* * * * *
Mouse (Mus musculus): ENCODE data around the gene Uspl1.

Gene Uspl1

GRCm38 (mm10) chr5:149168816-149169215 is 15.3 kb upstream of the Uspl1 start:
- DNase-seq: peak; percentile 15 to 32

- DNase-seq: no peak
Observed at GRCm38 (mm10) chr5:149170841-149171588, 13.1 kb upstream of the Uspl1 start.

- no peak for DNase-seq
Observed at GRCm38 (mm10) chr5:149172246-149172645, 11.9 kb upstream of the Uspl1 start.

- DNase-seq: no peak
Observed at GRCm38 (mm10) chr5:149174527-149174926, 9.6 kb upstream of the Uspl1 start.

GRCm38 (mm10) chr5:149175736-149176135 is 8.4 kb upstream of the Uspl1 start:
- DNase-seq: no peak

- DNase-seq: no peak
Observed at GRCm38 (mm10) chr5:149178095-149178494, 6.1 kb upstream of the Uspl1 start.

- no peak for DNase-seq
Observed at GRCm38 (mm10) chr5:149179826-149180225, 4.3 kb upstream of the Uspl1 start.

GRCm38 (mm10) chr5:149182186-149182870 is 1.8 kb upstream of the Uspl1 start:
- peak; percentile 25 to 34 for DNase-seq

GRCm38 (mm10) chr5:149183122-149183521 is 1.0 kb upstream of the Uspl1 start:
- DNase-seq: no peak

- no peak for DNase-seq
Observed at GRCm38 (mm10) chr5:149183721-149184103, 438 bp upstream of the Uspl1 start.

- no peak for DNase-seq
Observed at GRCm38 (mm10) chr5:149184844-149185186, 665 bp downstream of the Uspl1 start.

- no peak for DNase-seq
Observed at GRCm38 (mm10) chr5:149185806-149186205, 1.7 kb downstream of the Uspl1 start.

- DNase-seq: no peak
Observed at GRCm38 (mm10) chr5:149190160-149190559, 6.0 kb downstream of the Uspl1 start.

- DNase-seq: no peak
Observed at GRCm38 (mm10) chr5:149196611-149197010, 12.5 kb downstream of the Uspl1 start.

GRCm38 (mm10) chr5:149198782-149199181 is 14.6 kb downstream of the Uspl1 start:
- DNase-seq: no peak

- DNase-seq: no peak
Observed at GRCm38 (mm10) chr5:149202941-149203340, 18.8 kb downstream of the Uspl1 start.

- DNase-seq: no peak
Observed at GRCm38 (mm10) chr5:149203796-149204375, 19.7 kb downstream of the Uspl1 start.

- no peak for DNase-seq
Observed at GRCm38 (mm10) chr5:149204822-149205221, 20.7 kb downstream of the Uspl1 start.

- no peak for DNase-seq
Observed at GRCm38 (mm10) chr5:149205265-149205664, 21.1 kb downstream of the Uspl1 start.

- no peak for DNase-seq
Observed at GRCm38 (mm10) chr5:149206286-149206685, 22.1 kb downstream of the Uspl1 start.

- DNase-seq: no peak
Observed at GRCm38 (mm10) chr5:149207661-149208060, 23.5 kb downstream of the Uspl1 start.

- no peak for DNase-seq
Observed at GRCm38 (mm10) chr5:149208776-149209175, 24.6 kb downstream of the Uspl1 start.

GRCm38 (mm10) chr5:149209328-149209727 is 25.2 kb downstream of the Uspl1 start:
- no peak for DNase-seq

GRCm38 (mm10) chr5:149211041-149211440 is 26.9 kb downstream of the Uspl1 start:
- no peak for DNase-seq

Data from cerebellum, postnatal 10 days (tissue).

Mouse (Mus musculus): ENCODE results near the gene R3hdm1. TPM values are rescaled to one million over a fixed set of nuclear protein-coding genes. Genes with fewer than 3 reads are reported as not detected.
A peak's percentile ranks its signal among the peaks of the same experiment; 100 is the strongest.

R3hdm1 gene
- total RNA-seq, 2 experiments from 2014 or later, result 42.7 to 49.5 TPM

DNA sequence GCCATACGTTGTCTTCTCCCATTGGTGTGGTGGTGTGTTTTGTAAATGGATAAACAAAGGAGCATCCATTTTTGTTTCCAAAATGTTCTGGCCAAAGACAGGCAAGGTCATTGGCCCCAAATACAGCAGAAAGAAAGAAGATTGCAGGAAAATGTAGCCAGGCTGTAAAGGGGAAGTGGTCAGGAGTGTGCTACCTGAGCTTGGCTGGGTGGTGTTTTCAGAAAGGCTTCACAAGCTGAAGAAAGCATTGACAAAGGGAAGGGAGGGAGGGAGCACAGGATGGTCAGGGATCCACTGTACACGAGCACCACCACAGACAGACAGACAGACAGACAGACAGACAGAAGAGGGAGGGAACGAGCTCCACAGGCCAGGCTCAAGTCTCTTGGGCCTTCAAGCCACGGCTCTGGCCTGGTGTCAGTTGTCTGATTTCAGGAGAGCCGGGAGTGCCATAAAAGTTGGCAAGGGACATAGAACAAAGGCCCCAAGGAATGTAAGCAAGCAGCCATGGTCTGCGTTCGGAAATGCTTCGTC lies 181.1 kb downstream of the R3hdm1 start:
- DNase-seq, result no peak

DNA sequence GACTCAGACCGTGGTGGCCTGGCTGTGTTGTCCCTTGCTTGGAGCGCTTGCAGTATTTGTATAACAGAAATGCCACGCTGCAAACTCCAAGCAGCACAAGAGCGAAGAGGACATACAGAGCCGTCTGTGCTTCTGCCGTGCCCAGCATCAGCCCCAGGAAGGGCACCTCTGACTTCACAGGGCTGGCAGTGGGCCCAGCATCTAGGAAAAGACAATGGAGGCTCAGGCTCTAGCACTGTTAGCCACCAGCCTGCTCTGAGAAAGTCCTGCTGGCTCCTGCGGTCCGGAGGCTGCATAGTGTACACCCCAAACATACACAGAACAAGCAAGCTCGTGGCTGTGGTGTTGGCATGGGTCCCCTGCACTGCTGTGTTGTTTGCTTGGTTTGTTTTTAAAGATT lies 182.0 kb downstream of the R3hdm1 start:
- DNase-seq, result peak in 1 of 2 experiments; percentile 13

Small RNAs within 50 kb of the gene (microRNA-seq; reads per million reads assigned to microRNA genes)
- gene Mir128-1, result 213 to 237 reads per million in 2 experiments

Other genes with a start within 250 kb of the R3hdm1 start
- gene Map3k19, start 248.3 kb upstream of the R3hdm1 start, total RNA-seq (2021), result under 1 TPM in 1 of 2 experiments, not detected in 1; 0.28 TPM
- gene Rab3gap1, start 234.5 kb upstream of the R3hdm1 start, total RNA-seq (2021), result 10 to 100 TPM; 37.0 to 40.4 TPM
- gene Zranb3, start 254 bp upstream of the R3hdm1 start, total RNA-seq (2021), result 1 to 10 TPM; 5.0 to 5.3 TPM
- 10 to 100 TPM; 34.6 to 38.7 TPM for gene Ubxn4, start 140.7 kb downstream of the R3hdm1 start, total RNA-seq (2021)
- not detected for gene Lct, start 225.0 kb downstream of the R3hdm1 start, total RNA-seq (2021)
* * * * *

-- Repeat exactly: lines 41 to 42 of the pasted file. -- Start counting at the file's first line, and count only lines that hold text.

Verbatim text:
- no peak for DNase-seq
Observed at GRCm38 (mm10) chr5:149206286-149206685, 22.1 kb downstream of the Uspl1 start.